Emissions

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Corruption in Nigeria’s Oil Sector – the Facts

The world’s 3rd largest exporter of crude, yet millions of Nigerians live in poverty. How does that really happen, where are the loopholes in the system, where exactly do Nigerians miss out on the oil bounty? Green Deal Nigeria author and insider expert of the Nigerian oil and gas industry, Lois Laraba Machunga-Disu lists the weaknesses of the industry and makes practical suggestions how to fix Nigeria’s oil problems. - Oil & Gas, Green Deal Nigeria study

For deeper insights, more technical information and analysis, consult the Technical Background Paper by Lois Laraba Machunga-Disu

 

By Lois Laraba Machunga-Disu

The Energy Giant of Africa?

Nigeria’s renewable energy industry is tiny by all means, despite excellent conditions for electricity production from solar, small hydro and biomass sources. If Nigeria covered only 1% of its land mass with solar panels, it could produce 192,000 megawatts of power, compared to the 4,000 megawatts that are currently available on the national grid. In his contribution to the Green Deal Nigeria study, Huzi Mshelia describes the manifold efforts on energy policy and regulation, which have so far resulted in little results.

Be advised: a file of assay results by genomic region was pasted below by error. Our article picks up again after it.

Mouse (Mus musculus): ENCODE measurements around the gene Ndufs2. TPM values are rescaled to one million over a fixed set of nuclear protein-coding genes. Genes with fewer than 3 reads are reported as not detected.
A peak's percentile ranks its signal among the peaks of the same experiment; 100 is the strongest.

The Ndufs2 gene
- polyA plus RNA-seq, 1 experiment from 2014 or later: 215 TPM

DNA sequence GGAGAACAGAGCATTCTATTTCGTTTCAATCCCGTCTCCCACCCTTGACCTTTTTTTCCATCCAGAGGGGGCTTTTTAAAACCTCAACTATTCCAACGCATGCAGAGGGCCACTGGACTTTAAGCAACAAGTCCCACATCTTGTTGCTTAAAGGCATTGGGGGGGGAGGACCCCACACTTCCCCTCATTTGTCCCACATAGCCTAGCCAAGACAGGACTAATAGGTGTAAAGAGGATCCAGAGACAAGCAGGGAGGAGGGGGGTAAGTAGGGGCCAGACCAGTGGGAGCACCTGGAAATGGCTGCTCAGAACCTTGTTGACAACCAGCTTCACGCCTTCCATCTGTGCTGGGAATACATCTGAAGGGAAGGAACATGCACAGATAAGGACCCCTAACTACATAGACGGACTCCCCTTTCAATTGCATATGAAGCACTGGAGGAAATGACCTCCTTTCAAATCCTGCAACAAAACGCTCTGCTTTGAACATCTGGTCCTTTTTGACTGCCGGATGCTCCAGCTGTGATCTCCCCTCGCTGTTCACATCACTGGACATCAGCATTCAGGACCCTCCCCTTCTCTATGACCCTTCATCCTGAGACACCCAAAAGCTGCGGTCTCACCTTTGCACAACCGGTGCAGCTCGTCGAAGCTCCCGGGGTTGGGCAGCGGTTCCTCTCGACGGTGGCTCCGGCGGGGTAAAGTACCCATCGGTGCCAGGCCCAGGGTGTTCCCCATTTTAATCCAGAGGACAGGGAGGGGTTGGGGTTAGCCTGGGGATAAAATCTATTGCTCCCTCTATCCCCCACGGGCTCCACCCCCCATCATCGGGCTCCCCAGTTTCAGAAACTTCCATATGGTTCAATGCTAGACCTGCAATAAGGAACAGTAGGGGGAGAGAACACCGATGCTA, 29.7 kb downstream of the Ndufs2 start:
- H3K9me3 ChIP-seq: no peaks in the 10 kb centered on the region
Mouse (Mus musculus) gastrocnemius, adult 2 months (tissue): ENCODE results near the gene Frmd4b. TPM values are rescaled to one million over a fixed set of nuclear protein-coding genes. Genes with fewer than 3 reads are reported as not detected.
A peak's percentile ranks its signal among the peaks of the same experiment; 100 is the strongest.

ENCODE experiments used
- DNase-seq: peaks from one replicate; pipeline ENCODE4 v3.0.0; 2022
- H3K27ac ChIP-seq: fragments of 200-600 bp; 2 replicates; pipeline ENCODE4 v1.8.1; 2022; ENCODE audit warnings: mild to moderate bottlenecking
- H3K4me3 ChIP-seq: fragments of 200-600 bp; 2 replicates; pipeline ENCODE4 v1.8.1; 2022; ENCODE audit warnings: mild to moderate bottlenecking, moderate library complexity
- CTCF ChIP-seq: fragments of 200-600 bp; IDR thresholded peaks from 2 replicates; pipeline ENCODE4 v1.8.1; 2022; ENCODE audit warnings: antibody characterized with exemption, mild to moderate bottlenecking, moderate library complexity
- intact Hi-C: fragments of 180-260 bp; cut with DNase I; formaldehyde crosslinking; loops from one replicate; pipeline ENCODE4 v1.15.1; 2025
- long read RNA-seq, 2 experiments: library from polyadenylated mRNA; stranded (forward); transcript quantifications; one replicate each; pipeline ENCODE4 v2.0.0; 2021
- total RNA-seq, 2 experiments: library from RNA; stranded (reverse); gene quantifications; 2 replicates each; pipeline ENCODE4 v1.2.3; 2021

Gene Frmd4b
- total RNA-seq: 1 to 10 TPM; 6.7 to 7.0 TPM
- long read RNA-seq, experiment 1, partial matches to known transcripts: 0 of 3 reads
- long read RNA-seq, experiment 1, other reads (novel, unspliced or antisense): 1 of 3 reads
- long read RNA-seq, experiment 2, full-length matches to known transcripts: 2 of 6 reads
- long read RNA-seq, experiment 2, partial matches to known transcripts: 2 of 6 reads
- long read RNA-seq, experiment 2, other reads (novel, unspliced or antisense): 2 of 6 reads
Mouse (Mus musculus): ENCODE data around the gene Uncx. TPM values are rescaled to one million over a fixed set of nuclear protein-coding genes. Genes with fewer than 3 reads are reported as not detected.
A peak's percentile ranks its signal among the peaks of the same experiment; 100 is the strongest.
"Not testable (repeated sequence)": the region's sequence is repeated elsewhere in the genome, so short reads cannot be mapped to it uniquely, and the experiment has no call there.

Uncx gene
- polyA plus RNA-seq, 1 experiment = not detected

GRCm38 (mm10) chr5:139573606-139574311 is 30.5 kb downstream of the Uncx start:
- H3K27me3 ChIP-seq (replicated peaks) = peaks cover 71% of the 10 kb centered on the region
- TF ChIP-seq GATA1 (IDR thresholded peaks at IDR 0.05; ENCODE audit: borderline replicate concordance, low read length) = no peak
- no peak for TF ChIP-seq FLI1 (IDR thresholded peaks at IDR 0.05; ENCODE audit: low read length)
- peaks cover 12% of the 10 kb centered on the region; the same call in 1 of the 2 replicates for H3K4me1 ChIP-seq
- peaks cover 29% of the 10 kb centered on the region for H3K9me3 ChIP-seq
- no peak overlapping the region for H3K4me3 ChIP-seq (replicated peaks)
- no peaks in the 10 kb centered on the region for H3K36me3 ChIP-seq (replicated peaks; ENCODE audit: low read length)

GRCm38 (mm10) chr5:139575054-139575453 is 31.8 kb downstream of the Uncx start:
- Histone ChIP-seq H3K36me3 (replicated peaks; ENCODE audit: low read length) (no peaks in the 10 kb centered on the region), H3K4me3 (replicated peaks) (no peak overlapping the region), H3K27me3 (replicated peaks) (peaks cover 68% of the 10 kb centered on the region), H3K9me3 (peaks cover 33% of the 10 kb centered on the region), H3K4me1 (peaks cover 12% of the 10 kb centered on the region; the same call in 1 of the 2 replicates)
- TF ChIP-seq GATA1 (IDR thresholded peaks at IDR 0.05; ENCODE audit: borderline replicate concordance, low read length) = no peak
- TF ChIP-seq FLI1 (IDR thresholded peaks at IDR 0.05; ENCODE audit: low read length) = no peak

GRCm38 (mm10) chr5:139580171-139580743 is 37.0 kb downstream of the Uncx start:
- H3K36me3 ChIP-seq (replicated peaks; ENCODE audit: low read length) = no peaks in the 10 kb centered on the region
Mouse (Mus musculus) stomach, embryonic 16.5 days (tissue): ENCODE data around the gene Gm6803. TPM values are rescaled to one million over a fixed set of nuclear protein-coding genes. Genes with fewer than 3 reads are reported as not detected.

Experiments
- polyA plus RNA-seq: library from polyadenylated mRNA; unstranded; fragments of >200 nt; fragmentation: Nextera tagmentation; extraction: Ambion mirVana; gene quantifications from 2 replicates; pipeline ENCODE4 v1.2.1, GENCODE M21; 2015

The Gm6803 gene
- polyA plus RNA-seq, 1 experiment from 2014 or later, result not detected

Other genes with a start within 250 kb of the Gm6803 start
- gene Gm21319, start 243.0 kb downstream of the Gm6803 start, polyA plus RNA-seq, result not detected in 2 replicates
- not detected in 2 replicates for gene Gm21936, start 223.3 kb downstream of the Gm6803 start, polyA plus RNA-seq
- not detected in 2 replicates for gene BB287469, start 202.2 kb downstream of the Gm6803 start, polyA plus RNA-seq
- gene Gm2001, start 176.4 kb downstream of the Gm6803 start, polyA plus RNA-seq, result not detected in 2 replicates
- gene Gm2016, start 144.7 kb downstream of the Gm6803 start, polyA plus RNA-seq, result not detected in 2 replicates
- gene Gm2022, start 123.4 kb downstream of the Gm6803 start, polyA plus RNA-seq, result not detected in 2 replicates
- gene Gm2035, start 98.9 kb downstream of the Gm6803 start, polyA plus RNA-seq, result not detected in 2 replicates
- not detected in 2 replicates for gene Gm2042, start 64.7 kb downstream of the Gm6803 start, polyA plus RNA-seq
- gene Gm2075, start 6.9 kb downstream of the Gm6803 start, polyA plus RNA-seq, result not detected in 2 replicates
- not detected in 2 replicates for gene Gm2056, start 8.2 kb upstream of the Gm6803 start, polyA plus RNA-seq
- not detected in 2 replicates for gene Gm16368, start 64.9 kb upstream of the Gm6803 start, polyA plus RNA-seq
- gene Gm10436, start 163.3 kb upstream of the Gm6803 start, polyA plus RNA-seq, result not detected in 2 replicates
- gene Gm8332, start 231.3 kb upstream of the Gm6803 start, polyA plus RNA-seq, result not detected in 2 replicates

By Huzi Ishaku Mshelia

Food vs People?

Nigeria’s 160 million people are projected to increase to 255 million by the year 2030. With desertification in the north, erosion and sea level rise along the Atlantic coast and more floods, will Nigeria be able to feed itself? With almost half of the country’s arable land not cultivated, there is a real possibility to increase food production. But how should Nigeria’s future agriculture look like? Green Deal Nigeria author Prof Chinedum Nwajiuba argues that sustainable agriculture is possible if small farmers are not left behind.

By Professor Chinedum Nwajiuba

Green Economy

"We need human rights-based, social development without depleting limited resources" Barbara Unmüßig, president of the Heinrich Böll Foundation argues that because of the limited nature of our planet and the ecological challenges facing us, the fundamentals of our economy have to be reconsidered. In that respect, she thinks, the existing blueprints for a green economy do not go far enough.